John Cage, the musician, musical theorist, artist, composer, philosopher, avid mycologist, writer and one of the leading lights of the 20th century avant garde was born on September 5, 1912. Cage’s iconoclastic approach to music—and everything else he did—is neatly summed up in this short comment:
After I had been studying with him for two years, [Austrian composer Arnold] Schoenberg said, “In order to write music, you must have a feeling for harmony.” I explained to him that I had no feeling for harmony. He then said that I would always encounter an obstacle, that it would be as though I came to a wall through which I could not pass. I said, “In that case I will devote my life to beating my head against that wall.”
Superb! I hate to admit it, but I’d rather read John Cage than actually listen to his music. Like most people, the only song of his that I can sing in the shower is “4′33″ although I have a shelf full of his books, books about him and anthologies of his interviews.
I do have a slightly funny John Cage anecdote: Sometime in the mid-1980s, Cage, along with Winona Ryder and several other cultural notables, was photographed for an ad campaign for The GAP. These black and white ads were in magazines and on bus shelters in major cities. New York was just plastered with them at the time (Sadly I can’t find Cage’s ad on Google Images).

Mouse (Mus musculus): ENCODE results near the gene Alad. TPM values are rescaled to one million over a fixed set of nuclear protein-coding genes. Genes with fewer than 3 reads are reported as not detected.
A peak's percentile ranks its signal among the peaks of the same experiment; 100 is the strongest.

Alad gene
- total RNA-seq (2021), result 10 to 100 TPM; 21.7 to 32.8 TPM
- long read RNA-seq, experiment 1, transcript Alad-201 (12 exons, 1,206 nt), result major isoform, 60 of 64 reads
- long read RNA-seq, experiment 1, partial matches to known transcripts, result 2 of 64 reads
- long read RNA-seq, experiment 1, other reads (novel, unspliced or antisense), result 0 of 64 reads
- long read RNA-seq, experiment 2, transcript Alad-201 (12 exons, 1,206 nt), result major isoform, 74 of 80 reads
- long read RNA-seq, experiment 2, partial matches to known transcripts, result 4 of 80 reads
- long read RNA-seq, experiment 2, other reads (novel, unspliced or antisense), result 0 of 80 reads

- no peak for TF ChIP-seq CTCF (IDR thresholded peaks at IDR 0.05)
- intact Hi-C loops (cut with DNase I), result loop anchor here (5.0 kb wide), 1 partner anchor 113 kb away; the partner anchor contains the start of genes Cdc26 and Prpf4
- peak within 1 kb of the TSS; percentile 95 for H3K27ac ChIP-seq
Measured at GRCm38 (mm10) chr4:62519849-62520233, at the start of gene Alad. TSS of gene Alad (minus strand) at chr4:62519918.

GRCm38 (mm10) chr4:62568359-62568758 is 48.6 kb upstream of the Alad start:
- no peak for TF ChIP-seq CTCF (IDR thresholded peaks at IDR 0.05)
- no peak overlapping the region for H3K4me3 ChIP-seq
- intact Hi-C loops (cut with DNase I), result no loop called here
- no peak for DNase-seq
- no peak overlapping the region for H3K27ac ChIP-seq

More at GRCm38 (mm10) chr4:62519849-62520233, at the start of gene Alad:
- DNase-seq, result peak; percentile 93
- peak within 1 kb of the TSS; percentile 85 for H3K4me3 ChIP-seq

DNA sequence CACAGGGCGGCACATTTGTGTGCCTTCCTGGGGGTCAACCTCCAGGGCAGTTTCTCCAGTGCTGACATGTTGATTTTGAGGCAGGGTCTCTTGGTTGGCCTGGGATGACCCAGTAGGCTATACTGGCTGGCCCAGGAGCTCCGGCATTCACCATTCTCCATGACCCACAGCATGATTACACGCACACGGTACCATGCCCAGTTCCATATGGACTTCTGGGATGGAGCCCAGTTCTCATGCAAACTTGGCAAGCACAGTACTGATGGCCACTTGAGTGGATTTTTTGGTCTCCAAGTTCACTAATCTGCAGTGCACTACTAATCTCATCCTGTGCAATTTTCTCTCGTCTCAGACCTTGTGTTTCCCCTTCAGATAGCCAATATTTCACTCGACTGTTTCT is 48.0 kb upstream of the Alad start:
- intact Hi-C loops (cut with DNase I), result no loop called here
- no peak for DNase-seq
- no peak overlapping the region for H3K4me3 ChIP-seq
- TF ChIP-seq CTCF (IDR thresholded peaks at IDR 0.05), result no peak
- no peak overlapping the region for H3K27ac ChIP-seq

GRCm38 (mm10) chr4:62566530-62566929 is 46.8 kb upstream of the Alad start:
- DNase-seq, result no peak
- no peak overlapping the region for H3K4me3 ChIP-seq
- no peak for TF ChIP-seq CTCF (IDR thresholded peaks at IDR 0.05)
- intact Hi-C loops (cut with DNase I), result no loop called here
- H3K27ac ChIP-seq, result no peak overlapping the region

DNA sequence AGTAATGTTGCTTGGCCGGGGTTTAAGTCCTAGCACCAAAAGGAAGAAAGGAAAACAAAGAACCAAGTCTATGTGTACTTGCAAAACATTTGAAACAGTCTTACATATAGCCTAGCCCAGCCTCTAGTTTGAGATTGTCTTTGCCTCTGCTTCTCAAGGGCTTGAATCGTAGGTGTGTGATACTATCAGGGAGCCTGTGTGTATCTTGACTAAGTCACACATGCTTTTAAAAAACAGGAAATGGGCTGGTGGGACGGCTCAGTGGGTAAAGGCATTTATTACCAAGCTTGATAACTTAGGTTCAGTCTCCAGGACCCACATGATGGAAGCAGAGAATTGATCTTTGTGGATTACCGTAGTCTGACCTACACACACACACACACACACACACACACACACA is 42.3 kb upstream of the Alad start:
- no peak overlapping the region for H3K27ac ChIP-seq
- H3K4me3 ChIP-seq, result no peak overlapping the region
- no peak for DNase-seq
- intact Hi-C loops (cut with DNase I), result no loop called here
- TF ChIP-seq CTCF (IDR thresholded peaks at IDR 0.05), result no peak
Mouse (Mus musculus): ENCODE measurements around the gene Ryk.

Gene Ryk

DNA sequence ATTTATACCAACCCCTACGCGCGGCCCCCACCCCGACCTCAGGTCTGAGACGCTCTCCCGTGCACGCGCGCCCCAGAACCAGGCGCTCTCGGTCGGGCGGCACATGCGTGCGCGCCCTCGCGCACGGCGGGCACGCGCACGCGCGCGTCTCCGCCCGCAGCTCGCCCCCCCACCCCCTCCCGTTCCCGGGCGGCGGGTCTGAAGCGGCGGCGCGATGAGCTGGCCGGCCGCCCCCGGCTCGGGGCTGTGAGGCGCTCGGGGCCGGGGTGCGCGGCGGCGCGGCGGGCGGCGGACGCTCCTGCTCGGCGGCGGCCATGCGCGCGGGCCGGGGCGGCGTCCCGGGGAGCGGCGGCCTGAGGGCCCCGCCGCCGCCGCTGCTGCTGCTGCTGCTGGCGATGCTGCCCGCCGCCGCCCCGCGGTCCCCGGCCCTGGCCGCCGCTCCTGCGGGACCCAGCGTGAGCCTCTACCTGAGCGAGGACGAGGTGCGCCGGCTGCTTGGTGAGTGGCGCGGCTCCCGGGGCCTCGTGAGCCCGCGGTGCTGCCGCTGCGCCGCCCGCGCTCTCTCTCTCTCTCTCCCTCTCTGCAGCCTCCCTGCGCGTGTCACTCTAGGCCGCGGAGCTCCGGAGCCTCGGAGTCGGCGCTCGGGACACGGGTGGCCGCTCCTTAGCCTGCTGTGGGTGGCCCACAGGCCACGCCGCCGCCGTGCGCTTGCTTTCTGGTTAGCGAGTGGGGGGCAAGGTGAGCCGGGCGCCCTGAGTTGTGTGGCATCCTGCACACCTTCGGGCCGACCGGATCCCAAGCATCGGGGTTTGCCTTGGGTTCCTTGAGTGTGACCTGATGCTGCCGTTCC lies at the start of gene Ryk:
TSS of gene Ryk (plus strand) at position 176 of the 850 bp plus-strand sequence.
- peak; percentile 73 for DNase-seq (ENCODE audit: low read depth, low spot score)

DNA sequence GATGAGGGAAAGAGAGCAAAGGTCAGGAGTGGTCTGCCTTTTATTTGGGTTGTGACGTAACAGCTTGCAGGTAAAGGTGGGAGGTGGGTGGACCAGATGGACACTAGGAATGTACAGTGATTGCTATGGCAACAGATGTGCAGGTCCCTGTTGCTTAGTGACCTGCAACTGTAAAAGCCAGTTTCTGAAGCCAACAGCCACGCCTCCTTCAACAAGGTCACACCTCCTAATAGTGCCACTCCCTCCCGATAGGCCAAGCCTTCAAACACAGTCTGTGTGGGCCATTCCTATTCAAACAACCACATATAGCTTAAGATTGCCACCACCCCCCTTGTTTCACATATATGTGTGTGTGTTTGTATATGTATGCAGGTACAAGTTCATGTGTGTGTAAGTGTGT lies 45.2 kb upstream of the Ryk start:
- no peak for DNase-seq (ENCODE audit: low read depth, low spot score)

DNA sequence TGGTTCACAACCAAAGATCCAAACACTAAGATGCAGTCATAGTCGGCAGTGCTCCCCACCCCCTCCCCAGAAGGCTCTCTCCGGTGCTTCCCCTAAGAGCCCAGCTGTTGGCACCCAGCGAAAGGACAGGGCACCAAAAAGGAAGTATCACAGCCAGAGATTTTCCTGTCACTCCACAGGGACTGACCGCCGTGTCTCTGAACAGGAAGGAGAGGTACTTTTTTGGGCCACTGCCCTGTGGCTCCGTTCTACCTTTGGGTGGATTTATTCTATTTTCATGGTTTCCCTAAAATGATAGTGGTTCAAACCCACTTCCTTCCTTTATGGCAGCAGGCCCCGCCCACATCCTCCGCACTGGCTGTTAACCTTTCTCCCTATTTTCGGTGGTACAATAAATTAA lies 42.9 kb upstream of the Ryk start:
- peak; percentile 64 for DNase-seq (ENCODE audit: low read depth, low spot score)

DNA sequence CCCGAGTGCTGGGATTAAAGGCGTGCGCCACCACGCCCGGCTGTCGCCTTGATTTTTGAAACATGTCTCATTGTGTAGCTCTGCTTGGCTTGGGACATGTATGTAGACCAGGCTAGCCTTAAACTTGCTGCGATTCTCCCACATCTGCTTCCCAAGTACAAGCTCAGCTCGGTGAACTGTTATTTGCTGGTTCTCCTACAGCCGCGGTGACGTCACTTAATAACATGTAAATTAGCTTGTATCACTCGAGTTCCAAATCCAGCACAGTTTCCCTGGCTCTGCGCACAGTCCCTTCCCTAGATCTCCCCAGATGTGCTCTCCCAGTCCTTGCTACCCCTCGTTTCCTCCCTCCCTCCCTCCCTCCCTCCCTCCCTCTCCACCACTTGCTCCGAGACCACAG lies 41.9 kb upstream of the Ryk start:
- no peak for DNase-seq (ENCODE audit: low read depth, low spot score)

Part of the pay, apparently, was a rather large GAP gift certificate and on a day that I happened to be in a GAP store on Seventh Ave and 23rd Street—and had literally just passed his ad on the way into the store—John Cage decided that he was going to spend his. I heard him explaining this to the employees—that he had $1000 to spend—and could they please assist him spending it? They at least seemed to recognize Cage from his GAP ad, if not his actual achievements and the staff was happy to help out the cool old guy in the ad.
Cage didn’t stay long because he seemed to know exactly what he wanted. I recall that he walked out with a winter corduroy coat, a big stack of black “pocket tee” shirts, some denim shirts and some blue jeans. His style of shopping was extremely utilitarian. He left nothing to chance…
Below, the fascinating ‘American Masters’ documentary on John Cage, ‘I Have Nothing to Say and I Am Saying It’:
Below, a seldom-seen cable access program with Cage with his friend, writer Richard Kostelanetz. The pair discuss James Joyce and more: